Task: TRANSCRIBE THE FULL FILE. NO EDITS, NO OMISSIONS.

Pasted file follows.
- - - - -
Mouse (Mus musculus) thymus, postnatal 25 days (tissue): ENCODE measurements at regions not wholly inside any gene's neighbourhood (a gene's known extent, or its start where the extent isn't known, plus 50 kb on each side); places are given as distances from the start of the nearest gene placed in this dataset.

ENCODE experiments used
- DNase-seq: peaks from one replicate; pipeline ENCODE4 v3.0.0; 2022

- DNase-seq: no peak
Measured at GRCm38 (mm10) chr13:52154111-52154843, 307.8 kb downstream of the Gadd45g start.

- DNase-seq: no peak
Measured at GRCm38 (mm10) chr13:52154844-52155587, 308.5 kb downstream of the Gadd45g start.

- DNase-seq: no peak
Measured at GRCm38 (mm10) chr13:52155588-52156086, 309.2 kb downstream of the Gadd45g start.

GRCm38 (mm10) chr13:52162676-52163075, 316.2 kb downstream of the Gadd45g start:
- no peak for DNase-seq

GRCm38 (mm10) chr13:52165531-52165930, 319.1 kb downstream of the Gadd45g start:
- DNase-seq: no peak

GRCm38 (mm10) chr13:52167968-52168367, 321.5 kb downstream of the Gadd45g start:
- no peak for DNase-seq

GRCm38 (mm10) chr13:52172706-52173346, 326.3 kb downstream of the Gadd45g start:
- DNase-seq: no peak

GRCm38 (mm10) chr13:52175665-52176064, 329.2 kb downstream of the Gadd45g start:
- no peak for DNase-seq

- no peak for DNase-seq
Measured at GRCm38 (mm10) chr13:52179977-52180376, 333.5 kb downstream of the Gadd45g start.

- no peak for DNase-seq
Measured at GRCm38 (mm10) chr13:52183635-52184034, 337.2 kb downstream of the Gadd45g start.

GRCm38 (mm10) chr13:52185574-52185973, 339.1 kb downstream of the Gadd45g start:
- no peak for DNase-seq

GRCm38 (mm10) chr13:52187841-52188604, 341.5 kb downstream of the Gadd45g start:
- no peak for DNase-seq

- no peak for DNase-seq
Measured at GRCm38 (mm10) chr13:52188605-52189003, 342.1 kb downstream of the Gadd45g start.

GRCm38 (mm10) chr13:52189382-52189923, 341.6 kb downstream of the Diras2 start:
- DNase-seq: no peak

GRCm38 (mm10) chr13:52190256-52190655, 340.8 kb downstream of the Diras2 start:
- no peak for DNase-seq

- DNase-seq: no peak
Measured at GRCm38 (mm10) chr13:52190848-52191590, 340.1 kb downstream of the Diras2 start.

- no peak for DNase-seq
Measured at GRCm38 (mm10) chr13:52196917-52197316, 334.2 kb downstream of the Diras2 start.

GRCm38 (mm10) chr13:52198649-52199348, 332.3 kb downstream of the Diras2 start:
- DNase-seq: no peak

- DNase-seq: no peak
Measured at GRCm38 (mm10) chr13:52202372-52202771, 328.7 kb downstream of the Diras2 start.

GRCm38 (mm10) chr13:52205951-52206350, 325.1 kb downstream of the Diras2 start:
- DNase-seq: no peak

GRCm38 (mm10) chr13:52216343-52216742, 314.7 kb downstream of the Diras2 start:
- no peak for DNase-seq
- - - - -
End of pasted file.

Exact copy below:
Mouse (Mus musculus) thymus, postnatal 25 days (tissue): ENCODE measurements at regions not wholly inside any gene's neighbourhood (a gene's known extent, or its start where the extent isn't known, plus 50 kb on each side); places are given as distances from the start of the nearest gene placed in this dataset.

ENCODE experiments used
- DNase-seq: peaks from one replicate; pipeline ENCODE4 v3.0.0; 2022

- DNase-seq: no peak
Measured at GRCm38 (mm10) chr13:52154111-52154843, 307.8 kb downstream of the Gadd45g start.

- DNase-seq: no peak
Measured at GRCm38 (mm10) chr13:52154844-52155587, 308.5 kb downstream of the Gadd45g start.

- DNase-seq: no peak
Measured at GRCm38 (mm10) chr13:52155588-52156086, 309.2 kb downstream of the Gadd45g start.

GRCm38 (mm10) chr13:52162676-52163075, 316.2 kb downstream of the Gadd45g start:
- no peak for DNase-seq

GRCm38 (mm10) chr13:52165531-52165930, 319.1 kb downstream of the Gadd45g start:
- DNase-seq: no peak

GRCm38 (mm10) chr13:52167968-52168367, 321.5 kb downstream of the Gadd45g start:
- no peak for DNase-seq

GRCm38 (mm10) chr13:52172706-52173346, 326.3 kb downstream of the Gadd45g start:
- DNase-seq: no peak

GRCm38 (mm10) chr13:52175665-52176064, 329.2 kb downstream of the Gadd45g start:
- no peak for DNase-seq

- no peak for DNase-seq
Measured at GRCm38 (mm10) chr13:52179977-52180376, 333.5 kb downstream of the Gadd45g start.

- no peak for DNase-seq
Measured at GRCm38 (mm10) chr13:52183635-52184034, 337.2 kb downstream of the Gadd45g start.

GRCm38 (mm10) chr13:52185574-52185973, 339.1 kb downstream of the Gadd45g start:
- no peak for DNase-seq

GRCm38 (mm10) chr13:52187841-52188604, 341.5 kb downstream of the Gadd45g start:
- no peak for DNase-seq

- no peak for DNase-seq
Measured at GRCm38 (mm10) chr13:52188605-52189003, 342.1 kb downstream of the Gadd45g start.

GRCm38 (mm10) chr13:52189382-52189923, 341.6 kb downstream of the Diras2 start:
- DNase-seq: no peak

GRCm38 (mm10) chr13:52190256-52190655, 340.8 kb downstream of the Diras2 start:
- no peak for DNase-seq

- DNase-seq: no peak
Measured at GRCm38 (mm10) chr13:52190848-52191590, 340.1 kb downstream of the Diras2 start.

- no peak for DNase-seq
Measured at GRCm38 (mm10) chr13:52196917-52197316, 334.2 kb downstream of the Diras2 start.

GRCm38 (mm10) chr13:52198649-52199348, 332.3 kb downstream of the Diras2 start:
- DNase-seq: no peak

- DNase-seq: no peak
Measured at GRCm38 (mm10) chr13:52202372-52202771, 328.7 kb downstream of the Diras2 start.

GRCm38 (mm10) chr13:52205951-52206350, 325.1 kb downstream of the Diras2 start:
- DNase-seq: no peak

GRCm38 (mm10) chr13:52216343-52216742, 314.7 kb downstream of the Diras2 start:
- no peak for DNase-seq